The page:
Side of some road near Lake of the Woods – October 23, 2013
The elastic band on my skirt holds for a moment then rips away. Freezing air rushes into the cockpit. I rush out, splashing into knee deep water, throwing my paddle inside the boat, and scrambling toward the bow. My feet are numb blocks below the ankle, my hands a confusing mix of nothing and pain. I grab the bow handle and pull until water gives way to sand.
Two sharp punches dislodge a dry bag of clothes strapped to the deck. I wrap it in my arms and start running. Cold air burns my lungs. Sand flies from under my heels. I run and run, heart thumping, steaming breath, sprinting down the beach, running nowhere, running only to move, to pump blood through my legs, to burn muscles for heat.
My feet ache back into existence. I keep running. Over a dune. Out of the wind. Wet fabric peels off me. Red, fleshy goosebumps rise across my skin. I claw open the dry bag and clothes spill out. I shove legs and arms into holes. I yank shirts over my head. Pain shoots through my fingertips. I pile on layers. Hats, jackets. vests, socks, neck warmers, gloves. I hop up and down. I swing my arms. I shove wet clothes in a bag and run again, run until I feel my hands.
I stop and stare at the lake, at thirty miles of water stretched to the horizon. Small, angry whitecaps break as far as I can see. Wind pours into me. I laugh and shake, looking for the wave that almost flipped me. The waves are nothings made fierce in the cold, fierce by fear and numb skin. I hop up and down. I shove fingertips into armpits. I imagine a hot day in Florida.
The waves cut through my worn skirt and jacket in moments, sliding down the hull, popping against the deck bag, seeping through thin fabric. My gear used to be armor, now I hold it up and see light pouring though. It’s a sieve.
Three miles to protected water, I’d thought.
Going to get a bit wet, I’d thought.
Grit your teeth, I’d thought.
But this isn’t Florida. Water just above freezing. Air just above freezing. My skin just above freezing.
Two minutes in the surf and I forgot about everything but the beach a hundred yards away. I panicked. I leaned away from the cold. I leaned wrong.
A wave caught the bow and spun me sideways. A second crashed across the deck. Fear choked my thoughts. My heart thumped through my rib cage. I shoved the paddle into the water with hands frozen off at the wrists. Forget three miles, I begged for three hundred feet to dry land. Then I ran and ran and ran.
I stare off toward the horizon, looking at those waves, my feet on solid land, blood thawing out my hands. I see nothing but wind and cold. I know the forecast. Nothing will change. Western winds for days. Highs just above freezing. Open water in front of me. The Angle just sixty miles away. Sixty miles after seven thousand and it feels like forever.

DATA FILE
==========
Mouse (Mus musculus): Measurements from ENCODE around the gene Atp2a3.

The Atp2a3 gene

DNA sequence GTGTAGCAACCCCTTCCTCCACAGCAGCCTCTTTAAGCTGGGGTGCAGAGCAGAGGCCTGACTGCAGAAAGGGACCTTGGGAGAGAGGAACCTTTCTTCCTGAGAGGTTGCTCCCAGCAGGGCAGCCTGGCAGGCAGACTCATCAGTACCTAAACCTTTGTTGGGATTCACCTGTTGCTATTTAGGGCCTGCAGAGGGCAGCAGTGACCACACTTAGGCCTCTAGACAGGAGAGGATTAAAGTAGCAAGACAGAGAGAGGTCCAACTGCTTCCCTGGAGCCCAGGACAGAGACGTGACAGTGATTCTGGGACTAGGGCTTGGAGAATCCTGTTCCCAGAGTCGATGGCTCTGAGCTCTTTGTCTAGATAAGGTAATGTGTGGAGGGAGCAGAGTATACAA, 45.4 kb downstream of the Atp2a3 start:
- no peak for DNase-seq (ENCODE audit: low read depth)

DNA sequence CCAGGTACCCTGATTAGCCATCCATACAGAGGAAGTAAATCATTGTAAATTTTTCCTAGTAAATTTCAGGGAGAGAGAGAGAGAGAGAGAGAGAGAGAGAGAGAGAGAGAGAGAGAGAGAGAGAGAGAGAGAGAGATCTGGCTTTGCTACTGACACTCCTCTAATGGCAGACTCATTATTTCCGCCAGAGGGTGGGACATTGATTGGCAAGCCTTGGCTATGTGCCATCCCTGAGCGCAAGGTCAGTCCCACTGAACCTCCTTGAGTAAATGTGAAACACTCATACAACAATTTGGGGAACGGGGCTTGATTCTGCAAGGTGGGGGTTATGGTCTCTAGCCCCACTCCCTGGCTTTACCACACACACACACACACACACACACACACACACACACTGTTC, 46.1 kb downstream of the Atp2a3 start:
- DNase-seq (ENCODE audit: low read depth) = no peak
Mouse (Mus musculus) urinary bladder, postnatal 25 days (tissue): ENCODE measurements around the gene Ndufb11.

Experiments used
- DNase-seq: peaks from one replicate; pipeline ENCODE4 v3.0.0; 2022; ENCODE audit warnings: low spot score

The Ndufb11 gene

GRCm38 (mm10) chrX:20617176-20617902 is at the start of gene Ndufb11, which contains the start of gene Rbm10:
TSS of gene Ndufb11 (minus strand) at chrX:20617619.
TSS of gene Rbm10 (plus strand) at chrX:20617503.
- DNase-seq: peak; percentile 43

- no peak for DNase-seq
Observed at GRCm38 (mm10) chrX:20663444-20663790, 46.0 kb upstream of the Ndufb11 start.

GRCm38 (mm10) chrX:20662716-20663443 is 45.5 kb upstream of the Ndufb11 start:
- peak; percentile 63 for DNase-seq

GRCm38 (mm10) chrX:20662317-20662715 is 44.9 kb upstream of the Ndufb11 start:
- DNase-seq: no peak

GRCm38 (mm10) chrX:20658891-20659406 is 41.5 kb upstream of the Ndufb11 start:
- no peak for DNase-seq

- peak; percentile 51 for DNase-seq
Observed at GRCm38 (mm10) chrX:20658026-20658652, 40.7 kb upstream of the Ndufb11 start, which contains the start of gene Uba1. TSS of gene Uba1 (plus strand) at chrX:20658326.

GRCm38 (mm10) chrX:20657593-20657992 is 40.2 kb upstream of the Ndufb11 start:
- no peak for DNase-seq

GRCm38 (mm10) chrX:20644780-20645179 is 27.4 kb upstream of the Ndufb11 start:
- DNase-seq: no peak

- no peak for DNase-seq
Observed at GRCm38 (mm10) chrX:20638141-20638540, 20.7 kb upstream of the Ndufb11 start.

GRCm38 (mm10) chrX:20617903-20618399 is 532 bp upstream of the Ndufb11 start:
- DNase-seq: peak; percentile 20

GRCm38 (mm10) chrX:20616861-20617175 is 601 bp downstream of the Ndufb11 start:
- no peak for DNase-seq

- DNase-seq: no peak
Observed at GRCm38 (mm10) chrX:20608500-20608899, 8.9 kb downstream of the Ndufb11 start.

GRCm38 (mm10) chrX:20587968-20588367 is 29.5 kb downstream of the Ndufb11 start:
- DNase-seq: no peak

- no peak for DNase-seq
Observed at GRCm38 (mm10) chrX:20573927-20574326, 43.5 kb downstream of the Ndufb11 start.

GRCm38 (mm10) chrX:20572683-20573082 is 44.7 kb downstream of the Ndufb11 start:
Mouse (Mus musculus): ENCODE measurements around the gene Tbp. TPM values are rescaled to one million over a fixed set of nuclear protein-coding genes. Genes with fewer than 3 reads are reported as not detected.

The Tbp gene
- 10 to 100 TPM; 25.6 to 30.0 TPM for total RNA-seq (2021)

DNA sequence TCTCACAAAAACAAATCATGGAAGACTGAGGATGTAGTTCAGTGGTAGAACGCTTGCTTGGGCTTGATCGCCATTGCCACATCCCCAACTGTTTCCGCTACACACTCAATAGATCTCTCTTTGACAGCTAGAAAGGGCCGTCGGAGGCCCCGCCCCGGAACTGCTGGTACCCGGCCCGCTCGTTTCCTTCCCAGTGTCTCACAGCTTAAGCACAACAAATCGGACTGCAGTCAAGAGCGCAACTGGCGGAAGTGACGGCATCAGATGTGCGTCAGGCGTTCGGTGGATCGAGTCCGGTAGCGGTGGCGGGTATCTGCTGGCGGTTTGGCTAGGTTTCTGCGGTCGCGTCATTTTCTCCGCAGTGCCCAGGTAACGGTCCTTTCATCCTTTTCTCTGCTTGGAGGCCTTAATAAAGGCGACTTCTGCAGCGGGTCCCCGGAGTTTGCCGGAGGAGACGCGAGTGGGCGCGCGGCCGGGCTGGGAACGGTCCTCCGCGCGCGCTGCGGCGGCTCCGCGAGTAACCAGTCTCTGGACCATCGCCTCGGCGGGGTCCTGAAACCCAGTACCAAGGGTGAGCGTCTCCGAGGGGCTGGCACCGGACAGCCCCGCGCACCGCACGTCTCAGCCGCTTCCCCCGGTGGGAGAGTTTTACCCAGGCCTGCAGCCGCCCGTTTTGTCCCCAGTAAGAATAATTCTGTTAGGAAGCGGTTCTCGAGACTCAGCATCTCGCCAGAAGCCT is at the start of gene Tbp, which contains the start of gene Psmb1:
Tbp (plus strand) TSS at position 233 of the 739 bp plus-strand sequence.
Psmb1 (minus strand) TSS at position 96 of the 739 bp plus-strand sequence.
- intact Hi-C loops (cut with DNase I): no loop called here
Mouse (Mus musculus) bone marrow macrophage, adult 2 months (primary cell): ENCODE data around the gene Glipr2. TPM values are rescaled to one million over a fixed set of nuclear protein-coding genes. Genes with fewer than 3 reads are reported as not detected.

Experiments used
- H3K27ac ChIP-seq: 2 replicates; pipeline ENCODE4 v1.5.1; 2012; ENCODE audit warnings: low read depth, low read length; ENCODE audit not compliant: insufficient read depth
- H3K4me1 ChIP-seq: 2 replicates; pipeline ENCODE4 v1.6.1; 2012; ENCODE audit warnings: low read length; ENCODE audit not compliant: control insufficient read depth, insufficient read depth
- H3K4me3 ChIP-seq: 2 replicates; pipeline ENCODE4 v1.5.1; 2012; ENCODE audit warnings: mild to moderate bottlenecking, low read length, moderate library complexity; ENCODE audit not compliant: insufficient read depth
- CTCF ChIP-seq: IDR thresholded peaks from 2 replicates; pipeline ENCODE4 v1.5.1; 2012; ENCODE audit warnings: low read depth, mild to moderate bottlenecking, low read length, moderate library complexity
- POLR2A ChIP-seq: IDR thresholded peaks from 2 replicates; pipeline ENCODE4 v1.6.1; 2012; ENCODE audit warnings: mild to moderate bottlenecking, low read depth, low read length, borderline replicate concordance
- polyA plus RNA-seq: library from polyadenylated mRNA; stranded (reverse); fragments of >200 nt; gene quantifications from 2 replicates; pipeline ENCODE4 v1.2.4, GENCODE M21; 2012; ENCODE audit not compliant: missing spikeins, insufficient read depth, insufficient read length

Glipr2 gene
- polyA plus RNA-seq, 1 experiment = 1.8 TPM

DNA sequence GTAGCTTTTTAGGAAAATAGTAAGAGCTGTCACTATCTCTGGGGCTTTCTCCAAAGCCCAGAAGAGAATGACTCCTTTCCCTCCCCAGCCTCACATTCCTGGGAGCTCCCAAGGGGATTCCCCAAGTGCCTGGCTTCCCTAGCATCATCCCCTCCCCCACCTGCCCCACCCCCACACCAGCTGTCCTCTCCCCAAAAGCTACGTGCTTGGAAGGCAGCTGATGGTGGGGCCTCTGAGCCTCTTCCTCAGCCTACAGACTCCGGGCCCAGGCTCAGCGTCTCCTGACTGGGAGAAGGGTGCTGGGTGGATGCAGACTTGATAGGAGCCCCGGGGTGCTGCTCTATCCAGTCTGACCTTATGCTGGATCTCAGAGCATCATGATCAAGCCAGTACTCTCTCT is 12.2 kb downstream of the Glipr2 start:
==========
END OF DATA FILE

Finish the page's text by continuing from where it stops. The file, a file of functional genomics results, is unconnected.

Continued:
I drag the boat down the beach, not sure what to do with it, knowing I can’t get it back in the water, knowing I have to move just to move. I pull out its wheels and roll it down an old dirt road. I don’t know where I am going, only that I want to move somewhere, that I can’t stay on the beach, that I need to feel movement, that if I stop I will freeze in place.
Everything seemed simple a day ago. Sixty miles to the end. Four easy days. Campfires and sausages. Warm breakfasts. Starry nights. Then I couldn’t feel my hands.
Waves crash into the shore. I stop at the edge of the forest and stare at them, convincing myself that I can find a way, that my last moment on the water won’t be panicking in the surf, that the wind won’t stop me. I thought the end was a formality and now I wonder how much it will cost and if I will always be four days short.
The road widens and turns to gravel then pavement. I walk. The boat drags behind me. I don’t know where to go. I don’t know what to do. I only want to move somewhere.
I think of Florida’s sun. I think of bronze skin and summer. I think of sayings about journeys and destinations and how life is about one and not the other. I think it all sounds empty sixty miles from the end.
6 thoughts on “Angle to Key West: Keep Moving (10/23)”
I felt chilled just reading your description of “cold hands and feet.” I know you’ll make it to Angle. Folks with your brand of determination always finish.
Oh, Daniel ;-0 xooxoxoxoxxo
Brrrrrrrrrrrrrrrrrrrrr. C’mon Wally, get that heat going or you’re going to be replaced by some of those chemical hand warmers. Great blog D and hope warmth found you. Here in Florida this time of the year we only have to deal with hurricanes, moccasins, South American boa constrictors, gators, 103 year old retired New York drivers and crazy politics. By law the only thing allowed to be frozen is ice cream and margaritas.
The cold is the “devil of the sixth heaven.”
Any time I think of moving to Canada I will have to read this blog entry.
A little chill and we whimper here in Florida. Brrrrr!
I suppose you do not see too many Canadians out in kayaks on northern lakes this time of year — some of them are dipping their paddles in Florida these days! Canadians are getting out their skis and skates and snowshoes about this time .
Glad you know to keep moving, Daniel! Hang in there!
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